During the second half of the tutorial, the instructor hands out a different pattern to each student. Students spend a few minutes studying their assigned patterns and are then asked to predict the expected features in the Fourier domain. Each student then brings the assigned pattern to the front of the classroom, shows it to the class, and predicts the Fourier features. The class is asked whether they agree or disagree with the student's interpretation. When students are not in agreement, a short discussion should follow. Although the purpose of this exercise is to enable students to apply their knowledge, asking each student to announce a prediction to the entire class provides a valuable opportunity to engage all students, including students who are otherwise timid or reluctant to participate. The instructor should refrain from validating or discrediting a student's predictions. The student is then asked to hold the assigned pattern up to the webcam to reveal the Fourier features. After the experiment, the student is asked to reevaluate the prediction. If the prediction was correct, the concept is further reinforced; if the prediction was incorrect, the instructor may take the opportunity to clarify key misconceptions. For instance, a common misconception is that students fail to predict the inverse relationship between real and reciprocal space. Once the students have observed the patterns, the instructor may also use the opportunity to describe the analogies of certain patterns to the class, such as the DNA helix analog shown in Figure 3.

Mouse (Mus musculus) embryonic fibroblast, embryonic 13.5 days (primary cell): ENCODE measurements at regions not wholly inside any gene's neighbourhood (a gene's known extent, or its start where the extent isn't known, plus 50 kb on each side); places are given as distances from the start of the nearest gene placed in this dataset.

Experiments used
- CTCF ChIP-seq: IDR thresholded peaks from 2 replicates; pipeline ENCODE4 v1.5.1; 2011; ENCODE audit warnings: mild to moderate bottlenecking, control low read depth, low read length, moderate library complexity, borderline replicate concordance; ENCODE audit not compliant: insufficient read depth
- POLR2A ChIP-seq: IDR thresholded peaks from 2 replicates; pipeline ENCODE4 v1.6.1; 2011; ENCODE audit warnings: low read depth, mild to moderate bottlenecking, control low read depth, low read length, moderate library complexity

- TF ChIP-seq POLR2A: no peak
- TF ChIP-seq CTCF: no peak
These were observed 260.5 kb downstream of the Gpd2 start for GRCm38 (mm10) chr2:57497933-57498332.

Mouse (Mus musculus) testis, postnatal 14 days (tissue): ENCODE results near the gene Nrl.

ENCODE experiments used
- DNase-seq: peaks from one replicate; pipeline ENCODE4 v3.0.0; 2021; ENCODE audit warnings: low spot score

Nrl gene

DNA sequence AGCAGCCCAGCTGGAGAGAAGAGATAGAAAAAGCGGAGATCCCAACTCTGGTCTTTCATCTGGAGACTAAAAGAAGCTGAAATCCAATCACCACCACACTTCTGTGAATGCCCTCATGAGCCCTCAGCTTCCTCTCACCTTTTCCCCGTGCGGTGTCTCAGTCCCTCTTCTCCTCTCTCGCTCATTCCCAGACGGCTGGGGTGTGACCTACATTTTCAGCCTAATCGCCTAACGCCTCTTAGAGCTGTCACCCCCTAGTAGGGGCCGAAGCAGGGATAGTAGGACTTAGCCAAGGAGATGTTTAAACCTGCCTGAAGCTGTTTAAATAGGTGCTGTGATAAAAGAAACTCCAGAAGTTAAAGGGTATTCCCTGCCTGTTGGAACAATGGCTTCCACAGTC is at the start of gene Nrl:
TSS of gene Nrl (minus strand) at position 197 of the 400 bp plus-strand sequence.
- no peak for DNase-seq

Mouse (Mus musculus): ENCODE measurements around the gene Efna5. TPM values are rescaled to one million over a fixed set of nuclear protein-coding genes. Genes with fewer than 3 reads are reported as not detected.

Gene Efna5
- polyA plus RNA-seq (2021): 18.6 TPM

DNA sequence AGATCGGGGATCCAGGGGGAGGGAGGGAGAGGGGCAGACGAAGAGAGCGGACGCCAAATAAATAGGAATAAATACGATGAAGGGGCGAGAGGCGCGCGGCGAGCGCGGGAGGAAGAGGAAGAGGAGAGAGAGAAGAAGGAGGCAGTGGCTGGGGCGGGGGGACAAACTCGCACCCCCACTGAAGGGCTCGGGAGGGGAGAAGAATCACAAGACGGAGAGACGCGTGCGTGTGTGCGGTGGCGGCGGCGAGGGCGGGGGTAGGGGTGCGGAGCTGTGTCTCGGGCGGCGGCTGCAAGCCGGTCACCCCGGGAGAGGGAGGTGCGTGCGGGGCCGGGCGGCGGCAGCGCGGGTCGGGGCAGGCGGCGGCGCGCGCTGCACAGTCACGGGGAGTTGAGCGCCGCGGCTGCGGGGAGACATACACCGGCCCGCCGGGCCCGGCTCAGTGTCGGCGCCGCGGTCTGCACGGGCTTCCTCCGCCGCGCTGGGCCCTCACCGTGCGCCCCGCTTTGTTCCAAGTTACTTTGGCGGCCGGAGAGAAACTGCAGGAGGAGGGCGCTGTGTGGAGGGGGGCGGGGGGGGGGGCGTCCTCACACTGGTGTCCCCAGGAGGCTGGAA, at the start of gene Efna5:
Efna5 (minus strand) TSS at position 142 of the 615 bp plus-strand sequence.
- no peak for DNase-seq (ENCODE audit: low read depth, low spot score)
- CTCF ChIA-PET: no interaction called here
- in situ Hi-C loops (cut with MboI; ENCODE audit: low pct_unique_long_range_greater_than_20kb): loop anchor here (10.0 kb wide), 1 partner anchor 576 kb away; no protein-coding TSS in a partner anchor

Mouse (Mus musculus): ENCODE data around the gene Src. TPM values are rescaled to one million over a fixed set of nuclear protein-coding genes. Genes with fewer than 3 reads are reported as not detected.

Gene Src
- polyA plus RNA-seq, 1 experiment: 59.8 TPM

Finally, as a mastery component of the lesson, students can be given blank sheets of paper and asked to create a new pattern and predict the FT features. During this portion of the lecture, students are encouraged to work in small groups, where they can discuss the concepts and create the patterns that give rise to interesting FT features. Students can make simple modifications to the existing cards, such as drawing one pattern over another or drawing entirely unique patterns. Because FTs are linear transformations when two patterns are superimposed in real space, in general, an overlay of the two individual FT patterns is observed in reciprocal space. Note that the modulus of the complex FT function is displayed in the program for ease of visualization; artifacts may therefore be present as a result of not displaying the real and imaginary components separately.
The entire lesson should last approximately one class period, about 45 min. The described lesson is ideal for a class size of 10–15 students. In larger classes, students may work together in groups of two or more. This pedagogical tool addresses learning outcomes across all levels of the cognitive spectrum—Remembering, Understanding, Applying, Analyzing, Evaluating, and Creating—ensuring that students achieve full competency in this topic.